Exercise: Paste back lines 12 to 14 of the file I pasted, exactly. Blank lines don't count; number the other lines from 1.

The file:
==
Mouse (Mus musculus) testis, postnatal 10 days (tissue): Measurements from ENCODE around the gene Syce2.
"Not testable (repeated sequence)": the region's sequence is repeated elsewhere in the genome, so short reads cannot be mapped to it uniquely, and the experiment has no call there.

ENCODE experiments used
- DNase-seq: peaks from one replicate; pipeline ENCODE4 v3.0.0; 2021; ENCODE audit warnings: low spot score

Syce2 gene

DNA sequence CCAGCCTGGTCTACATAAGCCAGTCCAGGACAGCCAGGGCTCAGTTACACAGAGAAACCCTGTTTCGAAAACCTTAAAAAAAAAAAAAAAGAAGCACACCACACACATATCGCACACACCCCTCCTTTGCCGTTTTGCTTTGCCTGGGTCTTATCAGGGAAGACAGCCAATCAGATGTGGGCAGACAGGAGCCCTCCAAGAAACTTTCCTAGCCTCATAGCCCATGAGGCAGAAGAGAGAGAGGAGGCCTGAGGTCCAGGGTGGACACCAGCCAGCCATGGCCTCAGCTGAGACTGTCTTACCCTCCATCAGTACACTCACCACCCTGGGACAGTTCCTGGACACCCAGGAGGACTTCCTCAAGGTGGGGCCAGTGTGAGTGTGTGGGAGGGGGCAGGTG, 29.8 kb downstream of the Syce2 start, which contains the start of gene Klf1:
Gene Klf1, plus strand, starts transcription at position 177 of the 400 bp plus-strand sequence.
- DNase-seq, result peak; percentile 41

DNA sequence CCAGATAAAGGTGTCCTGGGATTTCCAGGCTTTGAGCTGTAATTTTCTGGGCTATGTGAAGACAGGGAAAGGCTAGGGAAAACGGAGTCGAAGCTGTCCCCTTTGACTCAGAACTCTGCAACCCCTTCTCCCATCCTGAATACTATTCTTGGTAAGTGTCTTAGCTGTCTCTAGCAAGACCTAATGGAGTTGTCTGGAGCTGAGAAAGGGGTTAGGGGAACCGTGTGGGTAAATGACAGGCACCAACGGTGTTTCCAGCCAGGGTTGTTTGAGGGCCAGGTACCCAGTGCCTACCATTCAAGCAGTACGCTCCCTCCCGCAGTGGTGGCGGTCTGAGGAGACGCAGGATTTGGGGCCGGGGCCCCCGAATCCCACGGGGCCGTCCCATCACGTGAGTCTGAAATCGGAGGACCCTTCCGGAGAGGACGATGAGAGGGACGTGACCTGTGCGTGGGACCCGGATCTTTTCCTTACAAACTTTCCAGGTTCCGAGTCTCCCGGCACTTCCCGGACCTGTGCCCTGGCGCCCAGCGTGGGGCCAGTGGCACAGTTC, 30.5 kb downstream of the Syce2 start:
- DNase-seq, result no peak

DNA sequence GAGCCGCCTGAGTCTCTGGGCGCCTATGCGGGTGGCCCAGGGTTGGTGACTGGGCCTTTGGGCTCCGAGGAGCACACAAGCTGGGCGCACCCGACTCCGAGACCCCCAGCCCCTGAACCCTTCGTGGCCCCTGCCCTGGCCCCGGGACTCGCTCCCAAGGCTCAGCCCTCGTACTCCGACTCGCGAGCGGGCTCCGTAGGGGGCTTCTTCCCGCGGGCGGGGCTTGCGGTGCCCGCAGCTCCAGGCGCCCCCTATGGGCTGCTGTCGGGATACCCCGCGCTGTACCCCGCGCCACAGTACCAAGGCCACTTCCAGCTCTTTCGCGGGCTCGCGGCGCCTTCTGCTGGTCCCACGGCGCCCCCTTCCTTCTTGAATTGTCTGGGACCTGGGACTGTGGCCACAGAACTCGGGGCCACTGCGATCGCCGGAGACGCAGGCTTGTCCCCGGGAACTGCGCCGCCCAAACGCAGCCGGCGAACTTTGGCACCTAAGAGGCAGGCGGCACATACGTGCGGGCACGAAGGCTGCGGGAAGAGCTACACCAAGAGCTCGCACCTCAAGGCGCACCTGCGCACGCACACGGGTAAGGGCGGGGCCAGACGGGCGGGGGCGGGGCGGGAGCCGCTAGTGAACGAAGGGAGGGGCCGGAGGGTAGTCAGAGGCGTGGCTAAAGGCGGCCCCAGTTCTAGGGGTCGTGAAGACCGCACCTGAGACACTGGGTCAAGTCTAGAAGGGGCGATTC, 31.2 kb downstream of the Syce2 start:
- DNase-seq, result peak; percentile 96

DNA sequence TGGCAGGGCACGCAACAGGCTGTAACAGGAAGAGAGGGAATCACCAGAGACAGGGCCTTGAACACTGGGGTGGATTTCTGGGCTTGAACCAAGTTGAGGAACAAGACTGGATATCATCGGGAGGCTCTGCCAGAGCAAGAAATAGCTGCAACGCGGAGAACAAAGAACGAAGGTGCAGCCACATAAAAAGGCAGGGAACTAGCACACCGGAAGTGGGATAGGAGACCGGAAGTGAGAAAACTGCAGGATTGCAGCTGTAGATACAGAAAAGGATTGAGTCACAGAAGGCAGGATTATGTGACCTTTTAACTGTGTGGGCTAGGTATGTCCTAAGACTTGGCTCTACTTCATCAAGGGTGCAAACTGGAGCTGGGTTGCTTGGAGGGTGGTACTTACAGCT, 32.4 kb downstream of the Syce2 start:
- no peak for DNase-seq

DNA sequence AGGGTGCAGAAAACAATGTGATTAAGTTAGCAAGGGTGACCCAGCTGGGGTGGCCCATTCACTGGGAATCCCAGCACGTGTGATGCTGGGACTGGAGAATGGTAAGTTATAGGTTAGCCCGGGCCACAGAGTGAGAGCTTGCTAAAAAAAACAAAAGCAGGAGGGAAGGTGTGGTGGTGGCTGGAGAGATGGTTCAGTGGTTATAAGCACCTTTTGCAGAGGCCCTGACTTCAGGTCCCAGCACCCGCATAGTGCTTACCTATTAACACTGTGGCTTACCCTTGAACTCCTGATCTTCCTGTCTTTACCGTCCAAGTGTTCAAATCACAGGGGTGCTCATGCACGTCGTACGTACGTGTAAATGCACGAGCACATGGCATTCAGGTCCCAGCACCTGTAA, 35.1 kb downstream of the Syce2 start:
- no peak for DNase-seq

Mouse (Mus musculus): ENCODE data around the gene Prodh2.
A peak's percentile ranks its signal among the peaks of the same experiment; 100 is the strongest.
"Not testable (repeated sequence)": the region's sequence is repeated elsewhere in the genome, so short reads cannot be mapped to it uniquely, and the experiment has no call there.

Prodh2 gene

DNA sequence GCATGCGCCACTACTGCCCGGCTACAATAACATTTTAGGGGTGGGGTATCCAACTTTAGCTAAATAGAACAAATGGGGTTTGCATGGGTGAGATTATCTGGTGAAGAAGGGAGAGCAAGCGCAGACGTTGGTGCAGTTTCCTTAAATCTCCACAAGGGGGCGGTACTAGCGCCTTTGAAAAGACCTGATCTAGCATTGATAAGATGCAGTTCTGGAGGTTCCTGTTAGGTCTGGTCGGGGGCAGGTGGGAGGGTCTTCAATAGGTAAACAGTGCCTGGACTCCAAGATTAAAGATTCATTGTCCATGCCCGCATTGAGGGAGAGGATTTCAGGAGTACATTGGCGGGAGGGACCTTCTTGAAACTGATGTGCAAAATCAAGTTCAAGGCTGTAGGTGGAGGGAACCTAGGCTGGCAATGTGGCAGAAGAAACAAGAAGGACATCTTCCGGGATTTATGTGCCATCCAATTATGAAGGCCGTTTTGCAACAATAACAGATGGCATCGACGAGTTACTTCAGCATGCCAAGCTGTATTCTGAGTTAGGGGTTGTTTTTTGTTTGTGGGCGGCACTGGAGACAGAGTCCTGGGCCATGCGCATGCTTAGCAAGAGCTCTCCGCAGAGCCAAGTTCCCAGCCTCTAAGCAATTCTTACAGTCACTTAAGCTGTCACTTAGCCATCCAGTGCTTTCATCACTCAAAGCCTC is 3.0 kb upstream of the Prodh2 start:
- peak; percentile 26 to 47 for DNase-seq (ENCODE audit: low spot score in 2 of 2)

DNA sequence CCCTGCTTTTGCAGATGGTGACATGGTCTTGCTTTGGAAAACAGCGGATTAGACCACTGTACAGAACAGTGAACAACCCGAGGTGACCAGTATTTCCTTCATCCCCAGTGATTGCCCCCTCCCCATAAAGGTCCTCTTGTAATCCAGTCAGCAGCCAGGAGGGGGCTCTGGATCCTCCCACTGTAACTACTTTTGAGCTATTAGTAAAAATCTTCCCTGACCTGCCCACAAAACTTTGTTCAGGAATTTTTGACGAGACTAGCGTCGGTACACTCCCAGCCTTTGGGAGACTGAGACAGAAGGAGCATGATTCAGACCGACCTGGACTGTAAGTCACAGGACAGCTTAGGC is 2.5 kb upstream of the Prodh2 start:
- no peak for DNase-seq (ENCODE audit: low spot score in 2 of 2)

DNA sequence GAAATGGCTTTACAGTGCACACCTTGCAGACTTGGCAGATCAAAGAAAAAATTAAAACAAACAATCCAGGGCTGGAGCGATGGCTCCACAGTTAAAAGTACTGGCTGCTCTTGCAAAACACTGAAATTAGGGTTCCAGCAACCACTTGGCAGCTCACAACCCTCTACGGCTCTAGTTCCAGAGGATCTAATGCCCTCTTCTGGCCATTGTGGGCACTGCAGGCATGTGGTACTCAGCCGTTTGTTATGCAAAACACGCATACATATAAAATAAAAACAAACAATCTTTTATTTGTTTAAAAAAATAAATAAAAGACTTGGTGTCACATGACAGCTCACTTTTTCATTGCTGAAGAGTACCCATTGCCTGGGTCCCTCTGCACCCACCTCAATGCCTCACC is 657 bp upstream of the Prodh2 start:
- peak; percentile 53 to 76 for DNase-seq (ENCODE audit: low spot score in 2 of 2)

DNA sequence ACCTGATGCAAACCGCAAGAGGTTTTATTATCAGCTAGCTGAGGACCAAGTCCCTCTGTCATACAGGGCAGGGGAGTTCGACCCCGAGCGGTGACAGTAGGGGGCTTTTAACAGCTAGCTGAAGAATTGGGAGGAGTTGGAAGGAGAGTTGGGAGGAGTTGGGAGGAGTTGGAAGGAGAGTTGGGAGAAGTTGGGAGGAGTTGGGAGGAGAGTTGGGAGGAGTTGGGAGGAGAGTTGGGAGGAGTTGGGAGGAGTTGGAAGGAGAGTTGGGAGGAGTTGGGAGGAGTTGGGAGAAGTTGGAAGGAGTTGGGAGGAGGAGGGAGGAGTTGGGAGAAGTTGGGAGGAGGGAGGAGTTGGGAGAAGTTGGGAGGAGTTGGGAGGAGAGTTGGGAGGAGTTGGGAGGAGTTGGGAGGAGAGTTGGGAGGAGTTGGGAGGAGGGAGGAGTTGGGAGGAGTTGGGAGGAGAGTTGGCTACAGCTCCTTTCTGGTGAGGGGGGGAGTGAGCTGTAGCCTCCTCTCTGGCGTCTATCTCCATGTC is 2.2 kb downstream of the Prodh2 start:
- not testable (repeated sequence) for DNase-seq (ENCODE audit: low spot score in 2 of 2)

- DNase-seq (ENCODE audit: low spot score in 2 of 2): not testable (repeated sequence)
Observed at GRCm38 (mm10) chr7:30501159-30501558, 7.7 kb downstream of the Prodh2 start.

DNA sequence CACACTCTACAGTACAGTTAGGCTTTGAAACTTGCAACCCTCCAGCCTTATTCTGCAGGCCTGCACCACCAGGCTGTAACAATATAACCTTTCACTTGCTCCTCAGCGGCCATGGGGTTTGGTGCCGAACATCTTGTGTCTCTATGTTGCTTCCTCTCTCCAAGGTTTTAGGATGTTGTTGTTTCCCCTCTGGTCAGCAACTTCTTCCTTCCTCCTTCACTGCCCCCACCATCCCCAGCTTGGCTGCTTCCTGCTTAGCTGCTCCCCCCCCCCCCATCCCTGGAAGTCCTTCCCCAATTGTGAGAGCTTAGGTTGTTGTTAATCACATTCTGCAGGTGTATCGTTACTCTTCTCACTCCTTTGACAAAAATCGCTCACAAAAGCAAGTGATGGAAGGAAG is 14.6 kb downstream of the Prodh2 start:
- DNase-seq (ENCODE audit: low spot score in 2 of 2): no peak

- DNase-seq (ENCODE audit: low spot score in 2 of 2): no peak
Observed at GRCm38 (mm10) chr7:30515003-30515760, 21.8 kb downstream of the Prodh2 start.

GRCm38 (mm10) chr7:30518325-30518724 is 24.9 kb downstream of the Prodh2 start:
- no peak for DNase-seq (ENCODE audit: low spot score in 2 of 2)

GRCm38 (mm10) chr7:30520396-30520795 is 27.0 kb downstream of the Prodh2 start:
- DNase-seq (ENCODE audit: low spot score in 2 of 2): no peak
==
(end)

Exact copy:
- DNase-seq, result peak; percentile 96

DNA sequence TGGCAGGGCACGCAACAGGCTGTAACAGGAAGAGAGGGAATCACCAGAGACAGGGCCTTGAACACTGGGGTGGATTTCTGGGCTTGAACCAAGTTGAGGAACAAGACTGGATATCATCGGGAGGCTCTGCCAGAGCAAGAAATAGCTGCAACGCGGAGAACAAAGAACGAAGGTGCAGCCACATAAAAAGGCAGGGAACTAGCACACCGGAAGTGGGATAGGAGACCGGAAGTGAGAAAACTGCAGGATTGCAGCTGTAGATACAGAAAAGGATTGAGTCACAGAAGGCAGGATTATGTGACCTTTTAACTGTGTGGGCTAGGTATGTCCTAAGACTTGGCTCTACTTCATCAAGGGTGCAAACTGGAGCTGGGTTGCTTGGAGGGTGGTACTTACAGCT, 32.4 kb downstream of the Syce2 start:
- no peak for DNase-seq